Peasant of the plains

I know animals more gallant than the African warthog, but none more courageous. He is the peasant of the plains— the drab and dowdy digger in the earth. He is the uncomely but intrepid defender of family.
Beryl Markham (in West with the Night)

When I told The Family that I liked the common warthog (Phacochoerus africanus) more than the antelopes and zebras we had seen in Amboseli national park, she was quite surprised. Unlike others who have written about their love for the animal, I was unaware of its courage; I just thought that it was a bit of an underdog, overshadowed by the other, more showy, herbivores of the East African plains. The tuskless creature that you see in the featured photo must be less than a year old. This guess is buttressed by the observation that the “warts”, the bumps below its eyes and halfway down its snout, are also not fully grown out. It darted across the road in front of us behind a larger warthog (photo below) sporting a full set of four tushes and well-adjusted warts.

Let no one reproach the courage of the pig. These great fierce boars, driven from their last shelter, charged out in gallant style— tusks gleaming, tails perpendicular— and met a fate prepared for a king.
Winston Churchill (in My African Journey)

The females live in large kin groups, whereas males are either solitary or form loose bands. Given the male rivalry over mating, I’m surprised that the males and females are nearly the same size. Surely it would have been advantageous for males to be bigger than rivals, so setting off an evolutionary arms race. Perhaps the race is in terms of temperament, because boars are sometimes known to even fight leopards, although their first instinct is to go to ground in a burrow. Beryl Markham has a wonderful description of boars in their natural habitat; apparently they go into a burrow tail first, and, if disturbed, charge out tusk first, ready to fight. I was mystified by the relation between the two I saw. If indeed one of them was younger, the other was probably its mother, since males have no role in the upbringing of the litter. But the typical size of a litter is 2 to 4, and there were no other boars appeared in as long as I could see these two. With many predators around, I suppose it is inevitable that some of the piglets get picked off. But could it be common for only one of the litter to survive its first year? Or did we just happen on a terribly unlucky family?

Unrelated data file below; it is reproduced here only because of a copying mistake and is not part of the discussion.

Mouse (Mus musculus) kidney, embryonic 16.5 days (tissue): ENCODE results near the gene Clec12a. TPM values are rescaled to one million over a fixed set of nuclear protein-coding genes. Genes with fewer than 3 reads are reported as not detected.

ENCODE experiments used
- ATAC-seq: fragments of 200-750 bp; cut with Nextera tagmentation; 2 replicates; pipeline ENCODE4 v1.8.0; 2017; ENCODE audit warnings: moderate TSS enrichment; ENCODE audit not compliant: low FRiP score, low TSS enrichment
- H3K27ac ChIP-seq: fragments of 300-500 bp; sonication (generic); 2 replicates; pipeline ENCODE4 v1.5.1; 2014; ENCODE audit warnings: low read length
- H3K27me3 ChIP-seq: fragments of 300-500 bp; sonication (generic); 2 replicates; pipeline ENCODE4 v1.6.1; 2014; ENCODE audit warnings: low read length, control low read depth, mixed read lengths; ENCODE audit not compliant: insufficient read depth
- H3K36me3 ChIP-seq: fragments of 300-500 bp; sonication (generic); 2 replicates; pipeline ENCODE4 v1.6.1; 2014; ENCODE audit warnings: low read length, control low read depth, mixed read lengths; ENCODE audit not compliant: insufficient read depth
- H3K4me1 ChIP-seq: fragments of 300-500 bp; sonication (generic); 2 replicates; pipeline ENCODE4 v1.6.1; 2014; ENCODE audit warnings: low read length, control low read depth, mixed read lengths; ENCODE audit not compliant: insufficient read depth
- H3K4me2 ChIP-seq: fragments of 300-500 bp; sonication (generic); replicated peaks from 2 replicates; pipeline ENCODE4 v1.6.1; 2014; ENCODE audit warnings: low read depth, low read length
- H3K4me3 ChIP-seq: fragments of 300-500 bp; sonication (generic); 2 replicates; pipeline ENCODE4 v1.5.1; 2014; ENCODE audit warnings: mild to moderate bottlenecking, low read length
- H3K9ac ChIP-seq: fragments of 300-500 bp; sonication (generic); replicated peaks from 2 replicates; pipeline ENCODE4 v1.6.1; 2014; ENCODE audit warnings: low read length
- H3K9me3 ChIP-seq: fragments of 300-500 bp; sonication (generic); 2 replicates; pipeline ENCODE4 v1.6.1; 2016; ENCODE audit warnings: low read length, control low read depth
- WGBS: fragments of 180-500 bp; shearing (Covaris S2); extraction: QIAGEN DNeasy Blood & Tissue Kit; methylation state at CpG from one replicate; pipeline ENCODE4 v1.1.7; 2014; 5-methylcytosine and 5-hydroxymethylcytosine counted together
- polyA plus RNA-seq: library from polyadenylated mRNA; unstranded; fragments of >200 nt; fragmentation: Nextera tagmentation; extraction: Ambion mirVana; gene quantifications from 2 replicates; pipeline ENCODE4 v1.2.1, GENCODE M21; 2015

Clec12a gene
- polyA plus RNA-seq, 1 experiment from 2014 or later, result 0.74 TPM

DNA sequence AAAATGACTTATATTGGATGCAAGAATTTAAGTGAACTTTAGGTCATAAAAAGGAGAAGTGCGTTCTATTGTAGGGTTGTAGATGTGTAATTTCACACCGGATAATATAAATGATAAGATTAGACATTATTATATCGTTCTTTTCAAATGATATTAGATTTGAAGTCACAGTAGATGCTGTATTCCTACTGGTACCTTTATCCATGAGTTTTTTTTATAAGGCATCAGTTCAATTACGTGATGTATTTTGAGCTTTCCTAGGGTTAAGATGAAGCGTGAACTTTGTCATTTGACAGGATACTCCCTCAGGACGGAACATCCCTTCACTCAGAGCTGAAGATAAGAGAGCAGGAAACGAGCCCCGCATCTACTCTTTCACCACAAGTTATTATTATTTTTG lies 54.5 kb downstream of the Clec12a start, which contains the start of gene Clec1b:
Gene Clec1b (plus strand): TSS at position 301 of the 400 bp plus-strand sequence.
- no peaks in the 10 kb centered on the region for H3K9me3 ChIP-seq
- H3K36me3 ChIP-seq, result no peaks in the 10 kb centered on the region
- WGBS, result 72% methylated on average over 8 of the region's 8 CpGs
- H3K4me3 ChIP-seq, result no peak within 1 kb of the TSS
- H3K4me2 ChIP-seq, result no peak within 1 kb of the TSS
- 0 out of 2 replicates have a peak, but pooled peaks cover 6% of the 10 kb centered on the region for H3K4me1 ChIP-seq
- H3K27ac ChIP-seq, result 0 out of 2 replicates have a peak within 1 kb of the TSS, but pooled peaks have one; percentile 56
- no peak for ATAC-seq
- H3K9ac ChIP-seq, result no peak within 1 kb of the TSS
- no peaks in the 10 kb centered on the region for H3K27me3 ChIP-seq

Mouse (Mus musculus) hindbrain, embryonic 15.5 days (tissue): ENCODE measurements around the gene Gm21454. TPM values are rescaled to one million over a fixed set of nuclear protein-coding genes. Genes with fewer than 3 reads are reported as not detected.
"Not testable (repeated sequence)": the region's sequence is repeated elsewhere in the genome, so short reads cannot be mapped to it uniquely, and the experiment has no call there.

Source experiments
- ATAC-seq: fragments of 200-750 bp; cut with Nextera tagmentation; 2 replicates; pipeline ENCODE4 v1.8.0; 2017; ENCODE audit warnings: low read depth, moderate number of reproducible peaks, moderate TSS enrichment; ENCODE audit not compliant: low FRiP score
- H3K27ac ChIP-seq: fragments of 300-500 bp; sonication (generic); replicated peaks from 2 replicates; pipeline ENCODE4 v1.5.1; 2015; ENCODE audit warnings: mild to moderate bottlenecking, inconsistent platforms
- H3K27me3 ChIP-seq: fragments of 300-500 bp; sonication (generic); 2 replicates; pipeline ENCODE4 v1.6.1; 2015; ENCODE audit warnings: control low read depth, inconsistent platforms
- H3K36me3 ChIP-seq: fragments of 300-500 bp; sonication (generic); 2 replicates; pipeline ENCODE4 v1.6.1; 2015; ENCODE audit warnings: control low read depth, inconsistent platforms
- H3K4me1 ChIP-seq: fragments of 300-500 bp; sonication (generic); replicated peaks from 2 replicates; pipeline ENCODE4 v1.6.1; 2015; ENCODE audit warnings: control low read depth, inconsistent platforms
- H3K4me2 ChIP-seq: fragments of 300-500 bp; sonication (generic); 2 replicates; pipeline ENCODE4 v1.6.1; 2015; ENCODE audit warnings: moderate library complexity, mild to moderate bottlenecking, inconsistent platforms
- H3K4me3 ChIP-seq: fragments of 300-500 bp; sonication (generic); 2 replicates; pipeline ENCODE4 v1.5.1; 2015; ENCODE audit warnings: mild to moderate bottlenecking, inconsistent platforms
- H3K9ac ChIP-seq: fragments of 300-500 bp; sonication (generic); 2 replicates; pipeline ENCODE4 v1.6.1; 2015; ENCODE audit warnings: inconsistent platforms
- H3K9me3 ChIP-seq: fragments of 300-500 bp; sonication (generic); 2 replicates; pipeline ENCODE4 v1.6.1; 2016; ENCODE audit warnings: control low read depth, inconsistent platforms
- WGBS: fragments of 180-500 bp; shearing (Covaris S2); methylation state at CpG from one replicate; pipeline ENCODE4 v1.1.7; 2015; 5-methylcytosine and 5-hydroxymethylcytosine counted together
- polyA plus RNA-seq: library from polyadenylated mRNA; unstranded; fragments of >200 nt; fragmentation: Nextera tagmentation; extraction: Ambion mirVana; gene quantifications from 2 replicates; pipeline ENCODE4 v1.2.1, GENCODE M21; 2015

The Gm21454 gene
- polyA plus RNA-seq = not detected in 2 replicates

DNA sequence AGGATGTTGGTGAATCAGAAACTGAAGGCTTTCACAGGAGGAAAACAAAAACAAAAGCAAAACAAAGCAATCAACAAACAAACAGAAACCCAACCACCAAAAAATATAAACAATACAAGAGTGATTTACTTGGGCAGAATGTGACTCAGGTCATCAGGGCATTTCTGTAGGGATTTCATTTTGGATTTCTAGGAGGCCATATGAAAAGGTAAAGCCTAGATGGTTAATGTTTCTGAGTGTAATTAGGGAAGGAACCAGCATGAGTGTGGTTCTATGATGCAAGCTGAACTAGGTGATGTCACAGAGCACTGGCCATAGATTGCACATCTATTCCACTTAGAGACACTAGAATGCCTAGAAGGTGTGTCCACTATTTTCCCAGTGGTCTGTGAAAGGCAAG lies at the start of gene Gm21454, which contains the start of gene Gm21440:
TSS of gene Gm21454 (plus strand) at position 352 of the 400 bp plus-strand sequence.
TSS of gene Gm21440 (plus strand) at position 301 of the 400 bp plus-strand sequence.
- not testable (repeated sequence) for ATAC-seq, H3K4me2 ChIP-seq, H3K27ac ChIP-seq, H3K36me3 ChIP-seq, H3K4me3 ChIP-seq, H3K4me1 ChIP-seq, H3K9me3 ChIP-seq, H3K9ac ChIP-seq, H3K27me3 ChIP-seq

By I. J. Khanewala

I travel on work. When that gets too tiring then I relax by travelling for holidays. The holidays are pretty hectic, so I need to unwind by getting back home. But that means work.

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